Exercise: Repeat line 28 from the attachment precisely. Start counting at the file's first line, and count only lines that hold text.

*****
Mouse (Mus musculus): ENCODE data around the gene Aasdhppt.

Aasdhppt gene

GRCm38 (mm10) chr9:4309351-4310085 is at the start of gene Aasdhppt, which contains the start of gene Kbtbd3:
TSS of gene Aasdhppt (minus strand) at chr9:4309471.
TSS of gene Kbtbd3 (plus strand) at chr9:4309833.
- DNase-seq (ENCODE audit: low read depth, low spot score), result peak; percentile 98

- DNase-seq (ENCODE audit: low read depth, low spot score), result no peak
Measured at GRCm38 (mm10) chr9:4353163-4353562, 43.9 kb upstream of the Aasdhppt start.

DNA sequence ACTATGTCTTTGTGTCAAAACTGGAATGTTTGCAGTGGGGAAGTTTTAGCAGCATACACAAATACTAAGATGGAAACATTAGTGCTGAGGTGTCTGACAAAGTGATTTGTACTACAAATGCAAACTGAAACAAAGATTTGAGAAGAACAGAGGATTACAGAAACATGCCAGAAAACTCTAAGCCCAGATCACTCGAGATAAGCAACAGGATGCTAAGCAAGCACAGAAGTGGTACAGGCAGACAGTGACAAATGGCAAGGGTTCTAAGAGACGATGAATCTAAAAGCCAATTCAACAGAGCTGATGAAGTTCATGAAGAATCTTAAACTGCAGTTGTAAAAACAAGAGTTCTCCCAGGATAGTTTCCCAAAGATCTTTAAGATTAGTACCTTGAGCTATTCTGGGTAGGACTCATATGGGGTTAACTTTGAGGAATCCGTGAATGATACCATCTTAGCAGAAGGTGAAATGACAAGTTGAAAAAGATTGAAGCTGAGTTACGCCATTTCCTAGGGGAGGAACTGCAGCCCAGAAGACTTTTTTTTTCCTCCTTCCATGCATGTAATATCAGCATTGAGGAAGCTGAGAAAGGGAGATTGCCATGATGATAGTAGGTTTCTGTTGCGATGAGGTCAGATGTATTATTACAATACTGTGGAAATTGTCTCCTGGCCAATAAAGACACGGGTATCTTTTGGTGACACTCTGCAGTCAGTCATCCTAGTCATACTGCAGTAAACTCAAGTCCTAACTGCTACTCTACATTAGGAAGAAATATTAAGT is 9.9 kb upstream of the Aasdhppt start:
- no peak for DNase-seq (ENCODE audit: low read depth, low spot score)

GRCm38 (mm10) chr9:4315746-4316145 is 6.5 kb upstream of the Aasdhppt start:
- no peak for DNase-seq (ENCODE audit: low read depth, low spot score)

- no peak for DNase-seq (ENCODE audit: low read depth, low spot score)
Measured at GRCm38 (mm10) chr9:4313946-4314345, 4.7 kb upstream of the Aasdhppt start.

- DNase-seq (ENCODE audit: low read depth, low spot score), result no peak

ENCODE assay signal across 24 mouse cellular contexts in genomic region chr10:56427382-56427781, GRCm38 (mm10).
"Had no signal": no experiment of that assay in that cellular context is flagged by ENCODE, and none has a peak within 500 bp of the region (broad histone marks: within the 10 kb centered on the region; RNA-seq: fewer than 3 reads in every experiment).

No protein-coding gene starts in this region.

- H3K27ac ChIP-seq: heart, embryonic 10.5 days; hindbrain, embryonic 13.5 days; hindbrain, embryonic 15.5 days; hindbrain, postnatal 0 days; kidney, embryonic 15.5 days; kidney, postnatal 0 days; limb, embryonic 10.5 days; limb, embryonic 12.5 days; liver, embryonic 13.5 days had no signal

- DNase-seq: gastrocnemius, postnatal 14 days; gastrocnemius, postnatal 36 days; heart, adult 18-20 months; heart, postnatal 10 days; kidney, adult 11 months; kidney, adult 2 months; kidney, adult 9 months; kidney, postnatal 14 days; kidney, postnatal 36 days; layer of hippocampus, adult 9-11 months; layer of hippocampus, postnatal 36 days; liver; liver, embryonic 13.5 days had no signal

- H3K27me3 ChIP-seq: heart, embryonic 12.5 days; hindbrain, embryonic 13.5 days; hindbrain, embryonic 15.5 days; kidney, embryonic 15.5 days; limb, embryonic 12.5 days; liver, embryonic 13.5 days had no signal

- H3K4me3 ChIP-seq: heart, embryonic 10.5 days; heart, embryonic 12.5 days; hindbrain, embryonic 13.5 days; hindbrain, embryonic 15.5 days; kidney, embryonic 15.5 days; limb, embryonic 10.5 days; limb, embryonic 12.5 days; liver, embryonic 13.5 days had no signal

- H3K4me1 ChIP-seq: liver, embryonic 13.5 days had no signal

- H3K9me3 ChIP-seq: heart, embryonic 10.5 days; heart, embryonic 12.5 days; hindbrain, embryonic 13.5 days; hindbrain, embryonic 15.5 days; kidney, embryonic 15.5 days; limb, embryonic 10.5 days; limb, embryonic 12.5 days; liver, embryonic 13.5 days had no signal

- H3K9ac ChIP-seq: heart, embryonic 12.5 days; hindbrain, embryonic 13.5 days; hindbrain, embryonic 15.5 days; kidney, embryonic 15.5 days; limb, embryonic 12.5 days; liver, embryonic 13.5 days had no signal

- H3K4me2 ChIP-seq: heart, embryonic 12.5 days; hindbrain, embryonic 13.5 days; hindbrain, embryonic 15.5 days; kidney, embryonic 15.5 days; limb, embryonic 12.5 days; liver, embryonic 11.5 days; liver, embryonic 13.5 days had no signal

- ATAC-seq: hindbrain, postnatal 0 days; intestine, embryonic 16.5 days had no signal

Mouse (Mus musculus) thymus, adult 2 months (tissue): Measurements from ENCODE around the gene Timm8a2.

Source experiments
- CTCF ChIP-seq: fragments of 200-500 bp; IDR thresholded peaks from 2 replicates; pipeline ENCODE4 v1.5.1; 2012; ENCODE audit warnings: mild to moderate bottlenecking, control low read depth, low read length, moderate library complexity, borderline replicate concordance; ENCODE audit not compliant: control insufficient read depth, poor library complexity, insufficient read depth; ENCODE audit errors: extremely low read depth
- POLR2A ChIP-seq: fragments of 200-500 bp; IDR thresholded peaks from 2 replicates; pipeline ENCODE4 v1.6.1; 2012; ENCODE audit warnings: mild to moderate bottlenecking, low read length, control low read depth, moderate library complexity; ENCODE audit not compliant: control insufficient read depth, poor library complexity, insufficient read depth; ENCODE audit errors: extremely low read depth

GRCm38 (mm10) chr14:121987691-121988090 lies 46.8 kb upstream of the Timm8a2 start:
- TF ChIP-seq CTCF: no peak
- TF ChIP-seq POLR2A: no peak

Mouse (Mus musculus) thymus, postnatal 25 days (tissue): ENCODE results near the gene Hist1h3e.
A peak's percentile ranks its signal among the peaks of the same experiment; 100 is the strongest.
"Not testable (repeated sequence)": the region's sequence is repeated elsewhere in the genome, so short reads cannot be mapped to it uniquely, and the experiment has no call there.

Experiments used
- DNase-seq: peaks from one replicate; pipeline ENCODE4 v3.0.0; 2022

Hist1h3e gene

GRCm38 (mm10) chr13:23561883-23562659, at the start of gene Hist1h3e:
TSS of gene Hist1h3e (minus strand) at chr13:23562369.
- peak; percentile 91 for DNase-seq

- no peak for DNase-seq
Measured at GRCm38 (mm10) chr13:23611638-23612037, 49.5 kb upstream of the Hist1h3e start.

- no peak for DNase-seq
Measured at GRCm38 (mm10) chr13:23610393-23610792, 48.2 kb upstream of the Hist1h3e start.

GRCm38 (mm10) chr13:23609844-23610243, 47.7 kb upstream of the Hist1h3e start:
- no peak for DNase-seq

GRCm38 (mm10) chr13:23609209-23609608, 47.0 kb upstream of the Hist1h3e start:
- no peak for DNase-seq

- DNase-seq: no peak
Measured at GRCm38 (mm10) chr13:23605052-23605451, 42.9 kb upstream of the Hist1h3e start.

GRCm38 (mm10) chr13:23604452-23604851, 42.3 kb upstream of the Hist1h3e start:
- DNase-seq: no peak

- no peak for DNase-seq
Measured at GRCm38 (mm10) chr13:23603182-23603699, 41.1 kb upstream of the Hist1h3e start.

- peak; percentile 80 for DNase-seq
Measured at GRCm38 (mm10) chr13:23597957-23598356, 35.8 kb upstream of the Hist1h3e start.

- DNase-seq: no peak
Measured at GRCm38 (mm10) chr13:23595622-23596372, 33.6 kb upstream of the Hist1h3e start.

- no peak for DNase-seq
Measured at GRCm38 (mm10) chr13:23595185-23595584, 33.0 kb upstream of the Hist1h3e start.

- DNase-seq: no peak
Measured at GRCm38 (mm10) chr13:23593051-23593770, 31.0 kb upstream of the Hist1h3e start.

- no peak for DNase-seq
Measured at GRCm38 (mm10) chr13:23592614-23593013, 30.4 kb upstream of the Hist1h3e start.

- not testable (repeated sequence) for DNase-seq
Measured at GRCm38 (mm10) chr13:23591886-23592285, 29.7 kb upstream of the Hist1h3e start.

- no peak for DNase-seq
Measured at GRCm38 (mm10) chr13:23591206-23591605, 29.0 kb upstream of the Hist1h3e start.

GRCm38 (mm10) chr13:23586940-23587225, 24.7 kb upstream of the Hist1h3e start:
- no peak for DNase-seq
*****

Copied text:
Mouse (Mus musculus) thymus, adult 2 months (tissue): Measurements from ENCODE around the gene Timm8a2.